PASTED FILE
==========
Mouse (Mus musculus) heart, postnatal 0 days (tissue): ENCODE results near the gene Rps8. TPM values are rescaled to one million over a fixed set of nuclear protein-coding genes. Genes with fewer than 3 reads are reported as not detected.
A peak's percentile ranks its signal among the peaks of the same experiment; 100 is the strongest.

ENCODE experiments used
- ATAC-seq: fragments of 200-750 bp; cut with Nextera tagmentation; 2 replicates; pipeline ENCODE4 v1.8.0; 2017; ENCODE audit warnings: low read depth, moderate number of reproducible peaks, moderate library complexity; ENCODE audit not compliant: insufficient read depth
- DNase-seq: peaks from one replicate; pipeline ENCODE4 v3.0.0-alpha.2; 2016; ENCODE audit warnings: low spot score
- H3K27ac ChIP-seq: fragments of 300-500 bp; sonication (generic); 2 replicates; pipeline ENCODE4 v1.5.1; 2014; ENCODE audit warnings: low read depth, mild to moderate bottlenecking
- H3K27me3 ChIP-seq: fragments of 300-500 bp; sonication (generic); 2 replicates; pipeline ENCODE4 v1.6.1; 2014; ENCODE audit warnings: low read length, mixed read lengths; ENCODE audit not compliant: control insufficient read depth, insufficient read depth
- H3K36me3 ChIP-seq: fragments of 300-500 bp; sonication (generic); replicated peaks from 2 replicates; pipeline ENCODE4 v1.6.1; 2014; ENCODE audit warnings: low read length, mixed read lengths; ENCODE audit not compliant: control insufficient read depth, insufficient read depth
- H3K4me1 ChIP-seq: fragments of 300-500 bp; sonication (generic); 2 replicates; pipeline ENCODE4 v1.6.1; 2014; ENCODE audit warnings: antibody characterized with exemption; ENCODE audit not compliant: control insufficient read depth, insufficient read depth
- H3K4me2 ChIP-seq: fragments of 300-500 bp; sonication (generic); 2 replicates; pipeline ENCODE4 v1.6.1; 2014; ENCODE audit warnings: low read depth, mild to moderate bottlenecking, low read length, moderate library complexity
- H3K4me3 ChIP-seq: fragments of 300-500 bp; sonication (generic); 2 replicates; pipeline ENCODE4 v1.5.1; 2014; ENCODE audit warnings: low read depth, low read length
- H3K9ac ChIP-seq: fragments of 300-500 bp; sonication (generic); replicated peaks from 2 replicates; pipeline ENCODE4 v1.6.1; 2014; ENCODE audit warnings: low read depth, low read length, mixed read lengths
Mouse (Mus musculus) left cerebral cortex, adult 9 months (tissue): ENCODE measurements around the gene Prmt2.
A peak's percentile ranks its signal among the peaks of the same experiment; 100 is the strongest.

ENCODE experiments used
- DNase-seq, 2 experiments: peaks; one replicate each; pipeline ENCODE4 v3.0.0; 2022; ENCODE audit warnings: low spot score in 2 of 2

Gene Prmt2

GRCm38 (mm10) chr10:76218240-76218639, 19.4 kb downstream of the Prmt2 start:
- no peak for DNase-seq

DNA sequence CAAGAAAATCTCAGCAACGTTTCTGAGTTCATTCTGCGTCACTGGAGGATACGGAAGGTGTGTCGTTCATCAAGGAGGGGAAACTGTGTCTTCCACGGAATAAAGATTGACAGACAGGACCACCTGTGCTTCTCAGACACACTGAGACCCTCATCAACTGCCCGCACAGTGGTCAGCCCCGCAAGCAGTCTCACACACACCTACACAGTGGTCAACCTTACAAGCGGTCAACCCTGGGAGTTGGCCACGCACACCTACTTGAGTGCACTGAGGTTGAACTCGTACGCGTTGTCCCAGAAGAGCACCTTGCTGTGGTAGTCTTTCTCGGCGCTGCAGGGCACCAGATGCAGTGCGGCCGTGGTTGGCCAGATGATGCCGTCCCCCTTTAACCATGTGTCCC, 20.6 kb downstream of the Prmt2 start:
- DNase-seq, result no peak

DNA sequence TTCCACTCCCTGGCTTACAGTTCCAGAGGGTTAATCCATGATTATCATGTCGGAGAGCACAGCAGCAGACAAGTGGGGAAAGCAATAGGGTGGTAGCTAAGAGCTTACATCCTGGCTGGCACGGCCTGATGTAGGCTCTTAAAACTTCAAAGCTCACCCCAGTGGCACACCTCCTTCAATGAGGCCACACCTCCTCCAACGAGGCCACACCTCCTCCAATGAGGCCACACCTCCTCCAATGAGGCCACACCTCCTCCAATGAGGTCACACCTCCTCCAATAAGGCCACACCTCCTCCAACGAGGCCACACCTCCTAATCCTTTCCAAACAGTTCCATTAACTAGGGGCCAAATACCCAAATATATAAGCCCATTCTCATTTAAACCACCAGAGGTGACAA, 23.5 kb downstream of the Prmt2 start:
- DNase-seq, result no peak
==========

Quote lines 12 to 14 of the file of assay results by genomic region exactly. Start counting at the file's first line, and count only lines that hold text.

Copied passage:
- H3K9ac ChIP-seq: fragments of 300-500 bp; sonication (generic); replicated peaks from 2 replicates; pipeline ENCODE4 v1.6.1; 2014; ENCODE audit warnings: low read depth, low read length, mixed read lengths
Mouse (Mus musculus) left cerebral cortex, adult 9 months (tissue): ENCODE measurements around the gene Prmt2.
A peak's percentile ranks its signal among the peaks of the same experiment; 100 is the strongest.